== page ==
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The Biggest Problem with Social Media Marketing? It is Free. Sort of.

Submitted by on Friday, 27 August 20105 Comments

I was doing a keynote speech for a trade show a few months ago and was asked why so many companies struggle with social media marketing.  You don’t hear that people don’t “get” TV or radio.  Why is social media so hard?

There are probably many different reasons for this – it is new, it is experiential, many marketers are not participants and it is free.  I’m going to focus on what I see as the two biggest problems.  It is new and it is free.

Social Media Marketing Problem #1 – It is new.

Social Media and social media marketing are relatively new fields.  Maybe 5 – 10 years old at best.  Most other forms of marketing are much, much older.  They have been refined over time to “best practices” that are now the standards of the industry.  The TV commercial below is a Cheer laundry detergent commercial from the 60′s.  It is a full minute long and features a man from space that kind of looks like Spock.  Creepy.

Over the last 50 years we have refined television commercials to know what works.  We know how to sell a product effectively in 15 or 30 second spots.  They are highly effective.  I bet that the ROI of early commercials was tough to measure, but after years of experimenting we can deliver pretty effective TV commercials.

As we gain more experience with social media and create new metrics we’ll have a better idea of the elements of success.  It just takes time.

Problem #2 – Social Media is “free”.

Sticking with the TV comparison, imagine if it was free to air TV commercials.  Anyone could air any commercial on TV just by sending it in. No costs except production.  What do you think would happen?  First there would be TONS of ads – probably almost every business would have a tv commercial.  Second, the quality level would be lower.  If there is no barrier to entry or cost to play, any business with a flipcam would create an ad.  Many of these ads would lack strategy or production quality.

Instead, it costs a lot of money to run a TV commercial, so brands invest a LOT in strategy and production to make sure that their commercials will deliver ROI.  They plan and test prior to running and campaign so that they don’t waste their money.  The content of the commercial is strategy and really well thought out.

Now, think about social media.  It is “free” to run a social media campaign.  So, there are TONS of social media campaigns out there, many of which are poorly thought out and don’t include any real strategy.  Hey, it costs nothing to run them, so why not just launch something?

This is why many businesses don’t get results from their social media efforts.  They don’t invest in the strategy and production of their social media efforts.  As a result they have a social media campaign that lacks strategy and production value.  If the same effort was put into social media as it was into paid media we would probably see more success.  Businesses would spend some time thinking about the strategy and the content prior to launching.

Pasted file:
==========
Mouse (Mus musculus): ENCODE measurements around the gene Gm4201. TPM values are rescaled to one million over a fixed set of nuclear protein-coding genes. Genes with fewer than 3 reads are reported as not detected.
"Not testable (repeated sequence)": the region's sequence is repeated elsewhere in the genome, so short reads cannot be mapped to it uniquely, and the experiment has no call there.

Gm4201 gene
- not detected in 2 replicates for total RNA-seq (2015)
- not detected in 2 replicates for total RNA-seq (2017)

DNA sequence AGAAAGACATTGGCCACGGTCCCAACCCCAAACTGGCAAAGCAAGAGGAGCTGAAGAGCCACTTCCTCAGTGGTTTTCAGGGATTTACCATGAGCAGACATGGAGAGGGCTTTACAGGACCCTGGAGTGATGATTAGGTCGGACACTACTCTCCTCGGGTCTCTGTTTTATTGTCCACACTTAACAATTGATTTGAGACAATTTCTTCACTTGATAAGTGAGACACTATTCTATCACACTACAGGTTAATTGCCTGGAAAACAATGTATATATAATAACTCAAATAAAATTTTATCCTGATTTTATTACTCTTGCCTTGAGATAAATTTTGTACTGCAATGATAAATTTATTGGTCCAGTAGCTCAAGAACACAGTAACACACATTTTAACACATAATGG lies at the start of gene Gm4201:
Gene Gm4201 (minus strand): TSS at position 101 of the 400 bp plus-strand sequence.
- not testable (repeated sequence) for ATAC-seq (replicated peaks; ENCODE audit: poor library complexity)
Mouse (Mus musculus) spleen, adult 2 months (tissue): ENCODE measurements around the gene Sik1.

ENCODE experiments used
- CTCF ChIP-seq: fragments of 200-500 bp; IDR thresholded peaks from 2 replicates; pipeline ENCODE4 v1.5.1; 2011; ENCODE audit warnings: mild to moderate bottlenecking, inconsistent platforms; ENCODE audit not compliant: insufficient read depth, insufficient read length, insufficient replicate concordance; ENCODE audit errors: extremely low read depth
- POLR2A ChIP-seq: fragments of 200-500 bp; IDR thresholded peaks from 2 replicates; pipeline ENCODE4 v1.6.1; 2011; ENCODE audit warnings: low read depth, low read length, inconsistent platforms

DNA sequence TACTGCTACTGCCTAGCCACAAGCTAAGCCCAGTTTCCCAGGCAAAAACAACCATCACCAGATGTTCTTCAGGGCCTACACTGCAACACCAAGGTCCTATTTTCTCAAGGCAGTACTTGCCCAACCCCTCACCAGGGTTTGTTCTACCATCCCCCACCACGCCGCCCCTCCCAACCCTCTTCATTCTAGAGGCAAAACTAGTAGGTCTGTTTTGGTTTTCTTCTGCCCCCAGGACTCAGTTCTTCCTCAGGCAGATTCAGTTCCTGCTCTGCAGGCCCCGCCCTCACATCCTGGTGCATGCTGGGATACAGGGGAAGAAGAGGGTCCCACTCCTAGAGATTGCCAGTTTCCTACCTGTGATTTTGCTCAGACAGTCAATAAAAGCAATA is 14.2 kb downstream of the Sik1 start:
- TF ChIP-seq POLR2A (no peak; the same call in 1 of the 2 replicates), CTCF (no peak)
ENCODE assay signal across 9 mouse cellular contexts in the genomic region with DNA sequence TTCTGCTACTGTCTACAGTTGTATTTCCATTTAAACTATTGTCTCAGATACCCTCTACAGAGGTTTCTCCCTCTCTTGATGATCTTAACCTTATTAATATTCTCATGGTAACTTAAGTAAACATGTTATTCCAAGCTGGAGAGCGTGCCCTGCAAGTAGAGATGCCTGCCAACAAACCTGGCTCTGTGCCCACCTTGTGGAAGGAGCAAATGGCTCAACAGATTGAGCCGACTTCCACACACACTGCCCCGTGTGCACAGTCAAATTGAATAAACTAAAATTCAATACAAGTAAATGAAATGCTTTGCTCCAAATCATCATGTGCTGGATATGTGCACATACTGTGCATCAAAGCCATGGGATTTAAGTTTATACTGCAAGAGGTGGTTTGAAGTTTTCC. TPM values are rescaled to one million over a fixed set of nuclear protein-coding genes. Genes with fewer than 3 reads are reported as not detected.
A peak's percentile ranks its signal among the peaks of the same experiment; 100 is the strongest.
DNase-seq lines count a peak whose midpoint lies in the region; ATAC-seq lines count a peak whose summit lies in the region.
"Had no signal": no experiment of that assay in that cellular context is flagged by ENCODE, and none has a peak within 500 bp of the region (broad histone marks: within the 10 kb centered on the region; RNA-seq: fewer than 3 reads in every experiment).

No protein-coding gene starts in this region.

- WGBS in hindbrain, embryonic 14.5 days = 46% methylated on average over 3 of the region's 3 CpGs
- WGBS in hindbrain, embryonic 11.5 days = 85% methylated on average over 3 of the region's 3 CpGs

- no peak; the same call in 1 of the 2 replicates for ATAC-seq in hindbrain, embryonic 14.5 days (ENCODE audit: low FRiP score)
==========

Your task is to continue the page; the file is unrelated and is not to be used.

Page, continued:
A “cost to play” increases the quality of the entrants.  Think about dating sites.  You get more serious daters on the sites that charge vs. the ones that are free.  If you have to pay for something you want to make sure that you will get what you need out of it – so you invest more in the strategy and planning.

What do you think?

5 Comments »

  • Will Harris said:

    I think you’re right, but I ALSO think that lowering the barrier to entry fosters a much quicker evolutionary process and results in a lot more innovation, meaning the game changes quickly and often, even if its not always for the best.

    A lot of industries that have a high barrier to entry are stale, lack innovation, and often lack creativity because they need to stay safe and ensure that they get good ROI.

    As a consumer and a producer, I’d much rather see some junk laying around as long as it means that EVERYTHING isn’t middling boring crap…like Hollywood.

  • CashFlow Queen said:

    You make very good points and I would like to add that I see more and more of the social media tools are adding a paid level to play and its starting to separate those in social media marketing.

    The fact that this is still a new medium and best practices have not been solidified those businesses who choose social media as apart of their marketing strategy should seek the help of a social media expert or social media management company to handle their campaigns for a better ROI.

    But common sense should definitely lean towards a more conversational, educational, & value driven style of social media marketing vs. “hey buy my sh*t”.

  • Mike Boehmer said:

    Good points! We’re so early in the game with social media when compared to more traditional marketing methods. However, you can use the strategic planning tools that work well with older methods to help you create a strategy for your social media tactics.

  • Lanette Higham said:

    Twitter is a powerful tool for your business. It has 620 million users and should not be overlooked as a way of generating marketing leads for your company. The problem is how to get noticed in all the noise these days and there is a lot being said in that noise. To find out how to cut through the noise in your social media marketing visit the link for the best way to get more traffic.

  • andrew said:

    [...] The Marketess » The Biggest Problem with Social Media Marketing? It is Free. Sort of. [...]

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